Even so, I always spine and weigh them myself upon receiving. However, in dealing with these four companies I rarely find a shaft outside of spec.
 

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Pete
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:whathesaid:
I ordered 2 doz from Hiderbrand specifically for 3d/field comps, all shafts were as good as they get, all spined and weighed as requested. No waste, no sorting, saved me time and money.
 

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Despite the best in spine and weight selection, I have still gotten a couple of shafts that won't fly right. I wondered if the variations in grain within the shaft cause an issue. Just because it spines 58# at the center, is it the same through out the entire length?
 

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SO, are you all (me being the minority, AGAIN, haha) spec'ing & ordering a 47# spine shaft for a 47# bow? as an example......
 

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The issue at hand here may be the fact that woodies are spined as per the AMO procedure (2# weight arrow sitting on supports 26" apart) and synthetics are spined as per the ASTM procedure (1.94# weight, arrow sitting on supports 28" apart) The 2 different methods will give 2 different deflection readings. Given the same shaft, the ASTM method will show more deflection.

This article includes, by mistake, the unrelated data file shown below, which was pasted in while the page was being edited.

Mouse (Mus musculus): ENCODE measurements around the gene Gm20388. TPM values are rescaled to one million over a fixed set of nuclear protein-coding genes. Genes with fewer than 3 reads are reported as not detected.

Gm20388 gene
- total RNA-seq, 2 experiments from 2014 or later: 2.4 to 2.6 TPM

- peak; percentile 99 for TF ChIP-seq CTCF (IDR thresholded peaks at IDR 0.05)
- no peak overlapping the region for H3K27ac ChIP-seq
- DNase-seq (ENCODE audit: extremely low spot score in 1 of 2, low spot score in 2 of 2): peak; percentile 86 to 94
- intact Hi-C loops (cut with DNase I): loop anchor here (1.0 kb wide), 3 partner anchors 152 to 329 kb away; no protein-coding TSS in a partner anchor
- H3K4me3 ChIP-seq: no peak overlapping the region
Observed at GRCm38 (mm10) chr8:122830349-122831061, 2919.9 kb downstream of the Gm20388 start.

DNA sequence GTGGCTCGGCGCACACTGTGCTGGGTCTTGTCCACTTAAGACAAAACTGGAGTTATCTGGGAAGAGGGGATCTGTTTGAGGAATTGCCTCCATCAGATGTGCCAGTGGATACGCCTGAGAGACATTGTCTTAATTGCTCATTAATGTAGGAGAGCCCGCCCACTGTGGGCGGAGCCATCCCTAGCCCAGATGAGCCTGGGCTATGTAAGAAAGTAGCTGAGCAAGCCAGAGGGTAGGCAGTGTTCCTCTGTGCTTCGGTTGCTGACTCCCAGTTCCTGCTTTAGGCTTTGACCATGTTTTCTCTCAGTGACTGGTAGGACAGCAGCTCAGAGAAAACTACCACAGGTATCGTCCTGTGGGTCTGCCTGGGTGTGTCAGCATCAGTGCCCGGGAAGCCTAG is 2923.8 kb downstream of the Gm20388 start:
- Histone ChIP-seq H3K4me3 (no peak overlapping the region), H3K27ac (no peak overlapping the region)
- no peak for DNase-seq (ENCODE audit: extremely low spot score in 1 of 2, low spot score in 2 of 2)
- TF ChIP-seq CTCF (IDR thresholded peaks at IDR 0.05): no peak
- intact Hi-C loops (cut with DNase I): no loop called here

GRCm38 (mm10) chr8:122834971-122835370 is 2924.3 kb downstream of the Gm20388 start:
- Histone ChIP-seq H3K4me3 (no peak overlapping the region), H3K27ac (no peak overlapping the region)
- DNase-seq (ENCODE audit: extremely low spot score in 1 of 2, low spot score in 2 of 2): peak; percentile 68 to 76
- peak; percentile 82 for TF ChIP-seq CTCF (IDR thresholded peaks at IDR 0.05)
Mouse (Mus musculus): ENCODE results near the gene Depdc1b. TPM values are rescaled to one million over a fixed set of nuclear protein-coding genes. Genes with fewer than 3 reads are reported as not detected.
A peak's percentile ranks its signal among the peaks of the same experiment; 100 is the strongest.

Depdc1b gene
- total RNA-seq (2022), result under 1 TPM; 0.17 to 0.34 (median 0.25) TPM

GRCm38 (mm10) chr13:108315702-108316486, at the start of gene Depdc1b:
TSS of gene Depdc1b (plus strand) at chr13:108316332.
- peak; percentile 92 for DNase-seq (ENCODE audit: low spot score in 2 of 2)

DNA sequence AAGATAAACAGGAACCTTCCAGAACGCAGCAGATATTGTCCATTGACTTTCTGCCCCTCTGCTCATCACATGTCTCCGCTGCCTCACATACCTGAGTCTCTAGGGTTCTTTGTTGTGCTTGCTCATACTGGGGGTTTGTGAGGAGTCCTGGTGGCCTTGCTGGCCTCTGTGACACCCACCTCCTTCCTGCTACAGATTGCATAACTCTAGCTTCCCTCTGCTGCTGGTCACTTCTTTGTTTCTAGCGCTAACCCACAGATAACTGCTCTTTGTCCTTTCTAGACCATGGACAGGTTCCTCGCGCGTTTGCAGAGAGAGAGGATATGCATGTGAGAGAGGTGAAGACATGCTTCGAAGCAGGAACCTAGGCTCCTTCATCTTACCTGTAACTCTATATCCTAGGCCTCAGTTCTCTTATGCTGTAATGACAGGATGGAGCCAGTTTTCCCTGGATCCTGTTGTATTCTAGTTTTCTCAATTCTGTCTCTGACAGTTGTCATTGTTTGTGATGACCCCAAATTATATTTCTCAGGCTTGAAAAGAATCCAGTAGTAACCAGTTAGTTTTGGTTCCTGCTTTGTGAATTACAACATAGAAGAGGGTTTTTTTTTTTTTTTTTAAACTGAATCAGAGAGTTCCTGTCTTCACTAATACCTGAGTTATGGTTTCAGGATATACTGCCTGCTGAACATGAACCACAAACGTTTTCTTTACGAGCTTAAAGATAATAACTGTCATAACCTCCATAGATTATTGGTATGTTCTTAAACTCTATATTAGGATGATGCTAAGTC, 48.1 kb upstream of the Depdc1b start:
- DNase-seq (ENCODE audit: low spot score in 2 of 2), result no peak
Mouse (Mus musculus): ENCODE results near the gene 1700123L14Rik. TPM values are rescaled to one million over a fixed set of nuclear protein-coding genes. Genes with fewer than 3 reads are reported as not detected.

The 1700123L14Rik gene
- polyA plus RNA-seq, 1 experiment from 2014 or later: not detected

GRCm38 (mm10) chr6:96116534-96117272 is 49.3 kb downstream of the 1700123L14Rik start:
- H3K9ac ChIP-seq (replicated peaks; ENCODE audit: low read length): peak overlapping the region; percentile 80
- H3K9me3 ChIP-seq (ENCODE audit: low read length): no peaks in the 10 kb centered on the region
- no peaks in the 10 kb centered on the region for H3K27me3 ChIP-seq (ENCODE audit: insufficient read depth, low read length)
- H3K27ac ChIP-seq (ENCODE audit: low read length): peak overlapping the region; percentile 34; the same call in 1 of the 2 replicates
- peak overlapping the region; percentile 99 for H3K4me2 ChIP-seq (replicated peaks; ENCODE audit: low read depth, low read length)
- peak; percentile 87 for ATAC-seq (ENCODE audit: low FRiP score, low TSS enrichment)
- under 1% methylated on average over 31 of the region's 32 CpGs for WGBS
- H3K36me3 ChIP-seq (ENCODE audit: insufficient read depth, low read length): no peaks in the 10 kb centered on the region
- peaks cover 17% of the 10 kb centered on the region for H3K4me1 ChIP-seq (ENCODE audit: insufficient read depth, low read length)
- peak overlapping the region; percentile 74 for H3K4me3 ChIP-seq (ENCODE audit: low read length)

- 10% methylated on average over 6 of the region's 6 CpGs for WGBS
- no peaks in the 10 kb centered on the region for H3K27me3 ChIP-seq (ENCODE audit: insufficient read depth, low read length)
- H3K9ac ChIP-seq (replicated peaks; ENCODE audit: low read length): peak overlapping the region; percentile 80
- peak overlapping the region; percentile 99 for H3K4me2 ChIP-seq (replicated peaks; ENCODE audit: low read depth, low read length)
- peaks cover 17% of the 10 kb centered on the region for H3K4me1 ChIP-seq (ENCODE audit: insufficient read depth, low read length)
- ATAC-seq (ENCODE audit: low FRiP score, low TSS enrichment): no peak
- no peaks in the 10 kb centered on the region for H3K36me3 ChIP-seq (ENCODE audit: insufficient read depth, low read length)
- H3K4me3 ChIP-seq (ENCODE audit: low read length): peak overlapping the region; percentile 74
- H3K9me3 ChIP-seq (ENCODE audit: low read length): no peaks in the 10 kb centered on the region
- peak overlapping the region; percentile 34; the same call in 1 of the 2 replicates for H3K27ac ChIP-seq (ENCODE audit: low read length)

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I calculate spine needs for woods by the rule of 5's. That gets me the actual spine I'll need, but a 5# spread is almost impossible for all but the best to see a difference between.

Wstrayer - if you're getting one or two that are "flyers", it's generally not an issue with density or grain. Either they aren't as straight as they should be, or you may have your nock on crooked....that's critical on wood shafts. When putting the nock on, spin the tail end of the arrow on a spinner and make adjustments just like you would when mounting a broadhead.

If you want some help with straightening, try this link.
 

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SO, are you all (me being the minority, AGAIN, haha) spec'ing & ordering a 47# spine shaft for a 47# bow? as an example......
I have found no easy way to exactly predetermine wood spine needs for a bow. I have accumulated a variety of shafts and will test shoot to see what is needed then order more of what I need.

Currently, I am shooting 58-59# spine arrows cut a little past 30" BOP from a 47#@30" R/D Omega longbow. I will order 3 dozen shafts of the same specs (55-60# spine all matched in weight) and then break them down into subsets of 1-2# of spine, then tune the bow to that set.
 

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Currently, I am shooting 58-59# spine arrows cut a little past 30" BOP from a 47#@30" R/D Omega longbow. I will order 3 dozen shafts of the same specs (55-60# spine all matched in weight) and then break them down into subsets of 1-2# of spine, then tune the bow to that set.
Thanks!!
 

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grayfeather
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I have bought some from one big company and they were always off ,I now buy them from another company always right on , I get them within a 5 grain weight . I use my spine tester to set my nocks as the grain changes down the shaft . I make a lot of arrows for people GRAYFEATHER VOODOO ARROWS ,and VOODOO NO-MISS . I only use cedar shafts .there are a lot of great shaft makers ,you just have to find a good one , best by talking with people who bought from them !!